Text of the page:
COVID-19 – The time has come to share the bad news, politicians

by David Korzinski | April 3, 2020 9:46 am

By Shachi Kurl, Executive Director

Of late, I have found myself yearning for this time a year ago when my biggest problems included finding new things to say about the prime minister and the SNC-Lavalin scandal. Remember then? Such easy times (well, for most of us anyway).

Instead, we now spend our time and invest our emotional energies watching the grim, daily tally announced by politicians and public health officials of new diagnosed COVID-19 infections and the deaths this sickness has caused. As body counts rise, so too do our feelings of stress, anxiety and uncertainty. We worry for loved ones with whom we don’t live and can’t hug. We worry for ourselves and how so many of us will make it through financially. We are seized by the stretched-out, on-and-on-ness of it all.

Until now, our leaders have focused on the immediate must-dos that this novel coronavirus has dictated: banning public gatherings, closing schools, sending us home, imploring us to continue to stay home, creating economic rescue packages for those who do not have the privilege of working from home. But over time, this will transition – from reacting to crisis, to becoming routine.

And as our present situations become the new normal, the daily briefings cannot continue to simply be about updates to the numbers infected. People will become fatigued at the meaninglessness of this information over the next eight to 12 weeks (if indeed this is going to last eight to 12 weeks). The problem is, we don’t know, and most of us aren’t being given even an educated guess about timelines. While officials in British Columbia have released some early modelling[1] to give us at least a vague picture of where we sit on the now infamous “curve,” it has been an outlier. Ontario followed suit Friday amid questions of why it hadn’t happened earlier. The prime minister’s comments on the matter have been a soliloquy of incoherence.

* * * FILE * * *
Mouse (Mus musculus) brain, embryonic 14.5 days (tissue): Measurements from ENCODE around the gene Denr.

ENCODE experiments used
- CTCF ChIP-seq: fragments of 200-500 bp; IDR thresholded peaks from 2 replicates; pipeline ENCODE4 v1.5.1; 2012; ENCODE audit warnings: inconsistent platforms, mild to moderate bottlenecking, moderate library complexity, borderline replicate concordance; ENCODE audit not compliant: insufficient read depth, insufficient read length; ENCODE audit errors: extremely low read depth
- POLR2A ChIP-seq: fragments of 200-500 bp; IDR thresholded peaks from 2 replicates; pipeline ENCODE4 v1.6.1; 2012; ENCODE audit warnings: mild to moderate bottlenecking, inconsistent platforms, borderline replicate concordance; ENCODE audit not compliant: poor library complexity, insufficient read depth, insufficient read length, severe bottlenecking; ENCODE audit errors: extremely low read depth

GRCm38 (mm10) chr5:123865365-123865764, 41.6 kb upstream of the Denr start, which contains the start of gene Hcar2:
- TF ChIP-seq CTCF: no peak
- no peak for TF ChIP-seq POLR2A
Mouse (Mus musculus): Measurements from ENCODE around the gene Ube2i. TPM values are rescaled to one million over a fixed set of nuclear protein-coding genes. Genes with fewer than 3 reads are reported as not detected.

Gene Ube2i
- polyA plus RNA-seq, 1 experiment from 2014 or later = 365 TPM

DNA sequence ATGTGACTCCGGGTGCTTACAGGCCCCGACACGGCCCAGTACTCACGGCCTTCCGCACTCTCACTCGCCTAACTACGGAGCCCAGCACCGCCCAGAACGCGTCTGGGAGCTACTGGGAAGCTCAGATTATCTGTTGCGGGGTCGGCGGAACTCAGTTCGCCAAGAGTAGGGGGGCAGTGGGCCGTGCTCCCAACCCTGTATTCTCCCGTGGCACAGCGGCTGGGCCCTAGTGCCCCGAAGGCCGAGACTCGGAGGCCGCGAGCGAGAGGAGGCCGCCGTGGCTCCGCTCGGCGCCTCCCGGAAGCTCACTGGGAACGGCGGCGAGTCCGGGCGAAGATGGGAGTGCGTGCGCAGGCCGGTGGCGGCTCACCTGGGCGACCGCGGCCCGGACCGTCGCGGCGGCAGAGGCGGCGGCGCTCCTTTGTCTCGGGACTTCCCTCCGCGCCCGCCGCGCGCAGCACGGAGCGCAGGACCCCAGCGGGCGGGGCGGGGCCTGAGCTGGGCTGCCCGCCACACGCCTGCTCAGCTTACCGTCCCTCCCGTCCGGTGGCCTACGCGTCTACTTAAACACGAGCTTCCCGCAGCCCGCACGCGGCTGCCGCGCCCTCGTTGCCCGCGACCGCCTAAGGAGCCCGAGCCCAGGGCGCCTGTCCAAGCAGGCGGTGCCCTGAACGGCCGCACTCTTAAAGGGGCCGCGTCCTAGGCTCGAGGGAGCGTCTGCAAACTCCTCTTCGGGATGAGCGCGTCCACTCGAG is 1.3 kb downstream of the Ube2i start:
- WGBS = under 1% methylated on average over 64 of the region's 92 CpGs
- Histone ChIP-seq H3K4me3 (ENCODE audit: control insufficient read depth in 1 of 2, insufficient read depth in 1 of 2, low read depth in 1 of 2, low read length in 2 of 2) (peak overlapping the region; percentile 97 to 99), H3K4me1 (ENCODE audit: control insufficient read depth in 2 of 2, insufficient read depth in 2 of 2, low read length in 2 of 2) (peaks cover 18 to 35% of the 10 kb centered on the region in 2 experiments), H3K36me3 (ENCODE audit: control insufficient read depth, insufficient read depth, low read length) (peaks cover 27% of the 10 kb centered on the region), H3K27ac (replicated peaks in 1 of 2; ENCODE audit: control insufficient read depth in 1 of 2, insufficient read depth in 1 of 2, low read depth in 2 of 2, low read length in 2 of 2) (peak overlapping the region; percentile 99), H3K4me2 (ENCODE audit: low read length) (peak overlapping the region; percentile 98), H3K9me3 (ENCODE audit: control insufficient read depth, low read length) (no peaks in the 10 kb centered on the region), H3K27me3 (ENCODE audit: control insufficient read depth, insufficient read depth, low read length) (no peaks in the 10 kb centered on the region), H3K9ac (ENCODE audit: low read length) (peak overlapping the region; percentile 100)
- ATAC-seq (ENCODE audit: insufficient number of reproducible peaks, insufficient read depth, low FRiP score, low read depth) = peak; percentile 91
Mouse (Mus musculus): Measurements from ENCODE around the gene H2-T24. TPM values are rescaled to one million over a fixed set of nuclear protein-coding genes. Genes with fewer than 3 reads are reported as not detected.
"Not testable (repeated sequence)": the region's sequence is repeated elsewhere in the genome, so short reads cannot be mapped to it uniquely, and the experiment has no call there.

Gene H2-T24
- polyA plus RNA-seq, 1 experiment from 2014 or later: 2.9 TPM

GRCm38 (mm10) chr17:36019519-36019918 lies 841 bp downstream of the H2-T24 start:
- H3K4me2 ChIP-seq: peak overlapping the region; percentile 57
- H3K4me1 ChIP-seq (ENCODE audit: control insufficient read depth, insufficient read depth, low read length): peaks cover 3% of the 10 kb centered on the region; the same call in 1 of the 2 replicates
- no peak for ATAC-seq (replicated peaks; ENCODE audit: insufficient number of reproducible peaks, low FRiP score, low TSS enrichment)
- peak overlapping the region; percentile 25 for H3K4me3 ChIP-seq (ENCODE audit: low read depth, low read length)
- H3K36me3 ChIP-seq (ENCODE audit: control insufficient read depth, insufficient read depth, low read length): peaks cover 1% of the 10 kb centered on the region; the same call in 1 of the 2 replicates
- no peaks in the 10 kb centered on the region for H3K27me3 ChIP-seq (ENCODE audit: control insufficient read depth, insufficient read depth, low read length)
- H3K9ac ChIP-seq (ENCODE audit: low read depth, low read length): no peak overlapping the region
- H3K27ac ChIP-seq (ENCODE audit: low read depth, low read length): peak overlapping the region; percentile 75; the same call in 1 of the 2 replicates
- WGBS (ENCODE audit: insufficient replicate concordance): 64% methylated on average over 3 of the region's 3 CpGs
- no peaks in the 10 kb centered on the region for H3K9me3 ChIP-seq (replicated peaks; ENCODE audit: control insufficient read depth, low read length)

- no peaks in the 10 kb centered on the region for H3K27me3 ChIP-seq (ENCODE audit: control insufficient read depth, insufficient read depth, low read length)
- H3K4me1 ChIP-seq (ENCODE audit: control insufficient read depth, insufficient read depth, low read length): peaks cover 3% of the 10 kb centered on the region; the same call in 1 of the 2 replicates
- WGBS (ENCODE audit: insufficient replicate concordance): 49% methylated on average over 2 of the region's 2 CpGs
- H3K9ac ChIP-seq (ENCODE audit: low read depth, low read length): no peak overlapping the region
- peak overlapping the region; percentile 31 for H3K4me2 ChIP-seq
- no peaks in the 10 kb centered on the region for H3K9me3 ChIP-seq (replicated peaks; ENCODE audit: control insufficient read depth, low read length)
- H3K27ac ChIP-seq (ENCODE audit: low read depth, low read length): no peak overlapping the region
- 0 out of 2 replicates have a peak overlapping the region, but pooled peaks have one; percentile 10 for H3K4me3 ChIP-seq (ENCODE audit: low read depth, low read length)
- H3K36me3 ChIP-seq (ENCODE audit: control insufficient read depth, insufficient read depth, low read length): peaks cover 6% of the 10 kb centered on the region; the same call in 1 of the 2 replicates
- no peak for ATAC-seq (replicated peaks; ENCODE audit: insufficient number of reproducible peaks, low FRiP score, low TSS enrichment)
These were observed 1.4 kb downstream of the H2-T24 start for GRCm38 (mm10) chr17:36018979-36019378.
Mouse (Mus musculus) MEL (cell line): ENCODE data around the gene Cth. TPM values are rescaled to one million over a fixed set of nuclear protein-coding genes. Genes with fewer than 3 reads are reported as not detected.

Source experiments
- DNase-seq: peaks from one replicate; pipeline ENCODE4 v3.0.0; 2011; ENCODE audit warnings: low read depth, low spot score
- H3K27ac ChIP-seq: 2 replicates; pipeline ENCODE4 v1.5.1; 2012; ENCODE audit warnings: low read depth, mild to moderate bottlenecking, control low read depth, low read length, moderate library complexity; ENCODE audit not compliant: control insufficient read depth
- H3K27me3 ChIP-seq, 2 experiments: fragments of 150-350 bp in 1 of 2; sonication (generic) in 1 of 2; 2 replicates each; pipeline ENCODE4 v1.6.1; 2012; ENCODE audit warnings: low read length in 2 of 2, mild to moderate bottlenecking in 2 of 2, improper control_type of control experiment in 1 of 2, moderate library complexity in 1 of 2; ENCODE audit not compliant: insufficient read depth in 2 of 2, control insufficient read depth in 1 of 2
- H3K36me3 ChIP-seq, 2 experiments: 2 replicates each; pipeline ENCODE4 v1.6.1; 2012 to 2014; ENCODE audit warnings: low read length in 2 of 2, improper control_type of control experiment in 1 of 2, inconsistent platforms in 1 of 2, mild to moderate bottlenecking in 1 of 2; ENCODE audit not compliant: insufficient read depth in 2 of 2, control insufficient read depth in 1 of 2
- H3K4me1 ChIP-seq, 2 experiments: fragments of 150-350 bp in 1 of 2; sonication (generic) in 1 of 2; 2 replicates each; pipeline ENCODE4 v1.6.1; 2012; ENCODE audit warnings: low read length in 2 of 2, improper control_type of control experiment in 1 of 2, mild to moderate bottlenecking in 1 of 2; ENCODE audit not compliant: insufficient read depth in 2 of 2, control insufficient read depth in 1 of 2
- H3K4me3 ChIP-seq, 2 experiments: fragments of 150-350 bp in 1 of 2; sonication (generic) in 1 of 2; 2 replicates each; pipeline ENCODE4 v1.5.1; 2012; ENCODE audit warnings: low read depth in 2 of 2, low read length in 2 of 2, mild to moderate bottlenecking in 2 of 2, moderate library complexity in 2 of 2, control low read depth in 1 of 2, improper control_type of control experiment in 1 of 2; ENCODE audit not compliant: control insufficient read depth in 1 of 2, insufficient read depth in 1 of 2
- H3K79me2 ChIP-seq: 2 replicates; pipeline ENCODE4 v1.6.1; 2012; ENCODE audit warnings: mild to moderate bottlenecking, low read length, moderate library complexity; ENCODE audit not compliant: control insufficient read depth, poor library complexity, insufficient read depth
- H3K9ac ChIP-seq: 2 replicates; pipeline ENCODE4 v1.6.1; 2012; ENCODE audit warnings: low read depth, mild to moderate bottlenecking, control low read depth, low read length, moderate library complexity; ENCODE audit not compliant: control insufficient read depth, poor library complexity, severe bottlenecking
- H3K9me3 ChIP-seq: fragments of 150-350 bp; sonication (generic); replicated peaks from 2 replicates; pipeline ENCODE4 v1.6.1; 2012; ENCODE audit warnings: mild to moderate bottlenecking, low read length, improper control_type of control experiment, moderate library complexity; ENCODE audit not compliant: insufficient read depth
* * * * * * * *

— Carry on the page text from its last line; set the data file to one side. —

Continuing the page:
For the rest of this piece, please view it on the Ottawa Citizen’s site[2] where it was initially published.

  1. some early modelling:
  2. Ottawa Citizen’s site:

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